Whom have I in heaven but You? And besides You, I desire nothing on earth. My flesh and my heart may fail, But God is the strength of my heart and my portion forever. Psalm 73:25-26
This is my third posting on Psalm 73. Previously, we’ve seen that this Psalm is a song of repentance. Asaph, the psalmist, is repenting from wrong thinking–wrong thinking about God, wrong thinking about himself, and wrong thinking about the world around him. Upon his repentance, Asaph discovers the blessings of right thinking. He sees that God has always been and will always be his source of wisdom, strength, and life itself.
In Psalm 73 we see the contrast between worldly perspectives and Godward thinking. Thinking rightly about God brings us back to what is true. It calls to mind what we have as those called out of darkness, into His marvelous light, (1 Peter 2:9). It reminds us that the treasure of our sweet communion with God surpasses the entirety of the riches this world can supply.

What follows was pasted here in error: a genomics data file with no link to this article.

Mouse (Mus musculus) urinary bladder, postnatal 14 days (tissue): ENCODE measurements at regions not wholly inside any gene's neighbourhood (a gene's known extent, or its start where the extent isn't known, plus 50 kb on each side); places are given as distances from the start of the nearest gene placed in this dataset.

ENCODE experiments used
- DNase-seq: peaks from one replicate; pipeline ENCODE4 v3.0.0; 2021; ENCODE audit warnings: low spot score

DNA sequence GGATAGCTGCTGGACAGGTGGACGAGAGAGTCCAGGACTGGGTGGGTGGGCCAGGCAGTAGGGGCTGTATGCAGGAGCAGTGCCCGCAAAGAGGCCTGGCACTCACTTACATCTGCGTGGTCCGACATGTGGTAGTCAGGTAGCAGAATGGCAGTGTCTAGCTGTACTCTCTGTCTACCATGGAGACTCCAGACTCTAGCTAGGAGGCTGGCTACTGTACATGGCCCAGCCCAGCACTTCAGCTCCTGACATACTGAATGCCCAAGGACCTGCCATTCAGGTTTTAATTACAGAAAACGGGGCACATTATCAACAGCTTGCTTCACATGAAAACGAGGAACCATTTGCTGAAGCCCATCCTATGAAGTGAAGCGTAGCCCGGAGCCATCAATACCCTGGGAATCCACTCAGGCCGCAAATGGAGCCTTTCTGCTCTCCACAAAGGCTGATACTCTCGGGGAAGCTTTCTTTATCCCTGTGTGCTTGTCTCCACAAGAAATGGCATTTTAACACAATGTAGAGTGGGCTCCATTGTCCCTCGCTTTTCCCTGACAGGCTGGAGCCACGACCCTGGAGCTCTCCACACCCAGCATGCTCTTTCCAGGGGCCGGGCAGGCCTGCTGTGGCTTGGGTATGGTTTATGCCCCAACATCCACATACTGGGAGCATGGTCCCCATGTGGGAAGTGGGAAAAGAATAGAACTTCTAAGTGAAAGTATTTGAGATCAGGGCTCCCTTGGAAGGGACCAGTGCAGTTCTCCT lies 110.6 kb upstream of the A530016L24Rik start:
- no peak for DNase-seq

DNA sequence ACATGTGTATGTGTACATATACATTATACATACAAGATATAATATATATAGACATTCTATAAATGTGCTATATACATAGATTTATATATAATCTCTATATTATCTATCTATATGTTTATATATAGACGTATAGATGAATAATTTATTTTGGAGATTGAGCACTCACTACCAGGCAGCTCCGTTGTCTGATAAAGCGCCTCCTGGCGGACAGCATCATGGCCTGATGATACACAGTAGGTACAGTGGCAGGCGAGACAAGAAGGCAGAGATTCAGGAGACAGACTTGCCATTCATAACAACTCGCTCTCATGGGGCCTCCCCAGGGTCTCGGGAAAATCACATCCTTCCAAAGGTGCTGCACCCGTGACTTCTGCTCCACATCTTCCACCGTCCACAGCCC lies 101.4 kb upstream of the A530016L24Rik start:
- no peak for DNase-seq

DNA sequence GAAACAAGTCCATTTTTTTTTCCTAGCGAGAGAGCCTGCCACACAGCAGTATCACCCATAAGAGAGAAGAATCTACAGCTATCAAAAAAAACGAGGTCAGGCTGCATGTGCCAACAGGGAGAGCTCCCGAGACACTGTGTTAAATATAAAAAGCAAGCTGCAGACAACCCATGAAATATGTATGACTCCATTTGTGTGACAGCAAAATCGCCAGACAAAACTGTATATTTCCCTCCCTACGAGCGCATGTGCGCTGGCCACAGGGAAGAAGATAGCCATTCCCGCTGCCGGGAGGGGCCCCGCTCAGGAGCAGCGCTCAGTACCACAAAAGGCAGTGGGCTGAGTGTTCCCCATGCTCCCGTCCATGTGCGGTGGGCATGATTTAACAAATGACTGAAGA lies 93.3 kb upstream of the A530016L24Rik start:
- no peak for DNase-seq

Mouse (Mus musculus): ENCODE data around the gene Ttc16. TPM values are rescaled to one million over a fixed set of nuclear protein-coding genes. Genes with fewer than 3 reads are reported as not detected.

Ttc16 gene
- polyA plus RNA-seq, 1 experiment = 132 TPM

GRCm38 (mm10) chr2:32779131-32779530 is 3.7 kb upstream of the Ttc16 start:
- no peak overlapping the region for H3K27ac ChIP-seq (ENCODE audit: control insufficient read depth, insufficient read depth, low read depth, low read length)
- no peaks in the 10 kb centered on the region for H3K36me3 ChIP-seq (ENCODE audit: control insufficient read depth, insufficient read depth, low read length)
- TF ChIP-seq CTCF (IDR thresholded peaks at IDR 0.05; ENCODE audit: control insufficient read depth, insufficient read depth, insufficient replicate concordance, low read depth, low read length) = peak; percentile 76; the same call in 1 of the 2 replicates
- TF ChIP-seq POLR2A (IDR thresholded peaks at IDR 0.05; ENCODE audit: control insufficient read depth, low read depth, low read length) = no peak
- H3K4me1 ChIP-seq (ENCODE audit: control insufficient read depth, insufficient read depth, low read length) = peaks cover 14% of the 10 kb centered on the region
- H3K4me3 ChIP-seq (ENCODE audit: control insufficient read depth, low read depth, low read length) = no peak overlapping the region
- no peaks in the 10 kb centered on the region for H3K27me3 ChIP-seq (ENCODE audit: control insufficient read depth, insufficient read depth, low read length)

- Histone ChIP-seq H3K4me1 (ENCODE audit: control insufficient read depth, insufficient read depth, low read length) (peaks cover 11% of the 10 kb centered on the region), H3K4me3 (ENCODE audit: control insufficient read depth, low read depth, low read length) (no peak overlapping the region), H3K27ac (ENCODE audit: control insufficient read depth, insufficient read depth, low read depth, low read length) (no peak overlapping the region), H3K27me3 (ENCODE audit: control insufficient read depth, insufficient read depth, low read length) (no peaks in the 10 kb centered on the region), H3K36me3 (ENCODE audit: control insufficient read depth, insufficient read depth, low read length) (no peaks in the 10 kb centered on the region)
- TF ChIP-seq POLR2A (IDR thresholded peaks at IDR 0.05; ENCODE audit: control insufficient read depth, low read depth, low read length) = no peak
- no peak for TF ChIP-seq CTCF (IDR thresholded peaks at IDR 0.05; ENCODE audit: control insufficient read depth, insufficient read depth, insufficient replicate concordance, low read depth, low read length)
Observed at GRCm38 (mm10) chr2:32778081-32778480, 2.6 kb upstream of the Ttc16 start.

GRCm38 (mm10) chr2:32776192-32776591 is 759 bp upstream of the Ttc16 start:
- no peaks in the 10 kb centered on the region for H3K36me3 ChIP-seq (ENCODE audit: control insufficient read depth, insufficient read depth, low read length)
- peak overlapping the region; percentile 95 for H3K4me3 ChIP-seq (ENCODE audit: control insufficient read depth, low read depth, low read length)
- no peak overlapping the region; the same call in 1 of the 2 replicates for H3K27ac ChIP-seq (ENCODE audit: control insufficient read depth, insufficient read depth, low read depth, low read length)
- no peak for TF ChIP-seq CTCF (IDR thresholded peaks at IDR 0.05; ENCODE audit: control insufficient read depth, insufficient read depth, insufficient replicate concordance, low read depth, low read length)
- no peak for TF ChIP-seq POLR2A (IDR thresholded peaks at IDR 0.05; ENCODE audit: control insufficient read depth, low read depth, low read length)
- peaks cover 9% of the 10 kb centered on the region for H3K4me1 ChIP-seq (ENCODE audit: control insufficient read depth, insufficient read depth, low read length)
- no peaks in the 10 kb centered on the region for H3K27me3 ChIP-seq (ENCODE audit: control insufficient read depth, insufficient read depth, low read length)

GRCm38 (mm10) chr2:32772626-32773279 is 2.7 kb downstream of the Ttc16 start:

In this song, we have seen how wrong thinking on our part results in envy, despair, anxiety, fear, and every other kind of sin. It clouds our view of both ourselves (who we are in Christ), and God (who has granted us every blessing in the heavenly places). The fact of the matter is, the only way to have a right view of ourselves is to have a right view of God. AW Tozer reminds us in his classic book, The Knowledge of the Holy, that “what comes into our minds when we think about God is the most important thing about us.” The most important thing about us!
What comes to mind when you think of God? Do you think about what you’d like Him to do? Do you dwell on what He hasn’t done for you? Or, do you find yourself in speechless awe that the creator of all that exists has a thought of you at all?
The best way to start the day is to meditate on who God is, what He has done, and what He promises yet to do. In the first of his two epistles, the apostle Peter tells us that we are a “chosen race, a royal priesthood, a people for God’s own possession.” Contemplate what it means that we are “God’s own possession.” This is not true because we are something special in ourselves. It’s true because we are in Christ and it’s Jesus Christ who’s special.
“But as for me, the nearness of God is my good;I have made the Lord God my refuge,That I may tell of all Your works.” Psalm 73:28